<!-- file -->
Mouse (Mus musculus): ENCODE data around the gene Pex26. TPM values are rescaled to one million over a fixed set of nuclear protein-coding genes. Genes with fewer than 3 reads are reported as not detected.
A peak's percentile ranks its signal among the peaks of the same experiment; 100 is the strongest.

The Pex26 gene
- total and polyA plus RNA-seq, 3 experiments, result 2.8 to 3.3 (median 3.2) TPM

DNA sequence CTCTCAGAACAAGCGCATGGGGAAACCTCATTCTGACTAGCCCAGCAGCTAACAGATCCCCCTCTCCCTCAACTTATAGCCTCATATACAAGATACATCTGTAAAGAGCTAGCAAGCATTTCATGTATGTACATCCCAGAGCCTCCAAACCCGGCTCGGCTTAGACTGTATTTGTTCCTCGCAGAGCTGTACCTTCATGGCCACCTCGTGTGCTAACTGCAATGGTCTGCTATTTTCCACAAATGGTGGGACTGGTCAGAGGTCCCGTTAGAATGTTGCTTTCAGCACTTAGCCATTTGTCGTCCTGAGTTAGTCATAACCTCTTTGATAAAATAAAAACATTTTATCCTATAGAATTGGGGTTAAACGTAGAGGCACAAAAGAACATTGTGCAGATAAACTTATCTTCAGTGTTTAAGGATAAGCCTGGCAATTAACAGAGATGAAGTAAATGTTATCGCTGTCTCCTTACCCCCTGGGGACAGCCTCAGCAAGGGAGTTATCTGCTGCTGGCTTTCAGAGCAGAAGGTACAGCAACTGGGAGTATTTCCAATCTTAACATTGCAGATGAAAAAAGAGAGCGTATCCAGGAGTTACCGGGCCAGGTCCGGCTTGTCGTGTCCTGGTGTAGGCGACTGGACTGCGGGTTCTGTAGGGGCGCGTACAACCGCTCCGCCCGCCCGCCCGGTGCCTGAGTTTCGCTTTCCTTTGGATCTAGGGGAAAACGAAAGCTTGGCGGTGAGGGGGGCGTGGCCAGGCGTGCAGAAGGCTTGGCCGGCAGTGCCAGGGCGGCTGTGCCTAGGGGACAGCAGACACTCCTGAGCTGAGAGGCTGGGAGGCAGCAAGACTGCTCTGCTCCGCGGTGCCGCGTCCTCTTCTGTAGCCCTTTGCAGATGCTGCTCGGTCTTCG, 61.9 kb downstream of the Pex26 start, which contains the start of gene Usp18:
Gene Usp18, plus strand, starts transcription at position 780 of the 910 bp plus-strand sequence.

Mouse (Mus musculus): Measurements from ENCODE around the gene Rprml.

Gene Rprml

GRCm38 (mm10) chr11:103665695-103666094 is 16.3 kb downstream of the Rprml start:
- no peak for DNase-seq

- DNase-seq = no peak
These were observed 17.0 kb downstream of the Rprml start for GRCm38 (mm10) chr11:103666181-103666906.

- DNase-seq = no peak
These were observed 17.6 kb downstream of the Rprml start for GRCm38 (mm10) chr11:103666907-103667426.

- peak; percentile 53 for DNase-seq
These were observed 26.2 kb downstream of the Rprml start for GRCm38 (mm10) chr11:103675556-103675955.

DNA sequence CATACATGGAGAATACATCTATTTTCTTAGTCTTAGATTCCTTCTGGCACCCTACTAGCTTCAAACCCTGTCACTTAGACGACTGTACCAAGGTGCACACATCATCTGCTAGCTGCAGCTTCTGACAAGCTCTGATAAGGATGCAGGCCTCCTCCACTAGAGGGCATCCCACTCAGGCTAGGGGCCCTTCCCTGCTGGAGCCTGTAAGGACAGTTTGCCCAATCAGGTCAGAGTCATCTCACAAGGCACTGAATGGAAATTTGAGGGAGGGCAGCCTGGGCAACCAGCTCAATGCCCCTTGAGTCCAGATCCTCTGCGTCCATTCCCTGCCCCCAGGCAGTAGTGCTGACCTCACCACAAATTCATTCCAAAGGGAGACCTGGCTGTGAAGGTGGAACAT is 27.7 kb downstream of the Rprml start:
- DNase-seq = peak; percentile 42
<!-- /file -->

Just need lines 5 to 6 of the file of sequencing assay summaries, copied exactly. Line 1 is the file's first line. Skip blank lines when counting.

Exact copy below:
DNA sequence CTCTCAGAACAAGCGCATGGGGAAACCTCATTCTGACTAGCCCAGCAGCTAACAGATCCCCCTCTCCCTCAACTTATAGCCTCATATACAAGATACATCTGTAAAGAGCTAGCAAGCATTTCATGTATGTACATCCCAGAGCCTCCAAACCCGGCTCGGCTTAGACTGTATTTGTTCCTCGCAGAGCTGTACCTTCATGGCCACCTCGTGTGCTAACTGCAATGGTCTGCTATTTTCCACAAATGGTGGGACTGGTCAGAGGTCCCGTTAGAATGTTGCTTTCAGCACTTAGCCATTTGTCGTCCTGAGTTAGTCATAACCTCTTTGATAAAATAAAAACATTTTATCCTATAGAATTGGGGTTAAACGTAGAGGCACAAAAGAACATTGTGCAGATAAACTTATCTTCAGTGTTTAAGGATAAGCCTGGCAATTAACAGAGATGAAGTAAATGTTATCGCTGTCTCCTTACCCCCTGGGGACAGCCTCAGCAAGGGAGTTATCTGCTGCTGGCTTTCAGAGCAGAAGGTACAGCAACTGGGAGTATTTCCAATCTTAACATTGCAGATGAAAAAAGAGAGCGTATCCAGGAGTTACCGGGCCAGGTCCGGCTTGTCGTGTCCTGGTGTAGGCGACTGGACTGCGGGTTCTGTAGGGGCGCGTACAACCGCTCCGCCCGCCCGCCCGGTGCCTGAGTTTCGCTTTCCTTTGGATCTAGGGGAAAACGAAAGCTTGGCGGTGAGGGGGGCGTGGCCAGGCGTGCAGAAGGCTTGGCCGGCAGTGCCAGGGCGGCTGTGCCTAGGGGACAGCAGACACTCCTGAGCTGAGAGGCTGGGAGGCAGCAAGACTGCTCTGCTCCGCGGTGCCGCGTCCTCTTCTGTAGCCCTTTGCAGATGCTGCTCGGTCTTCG, 61.9 kb downstream of the Pex26 start, which contains the start of gene Usp18:
Gene Usp18, plus strand, starts transcription at position 780 of the 910 bp plus-strand sequence.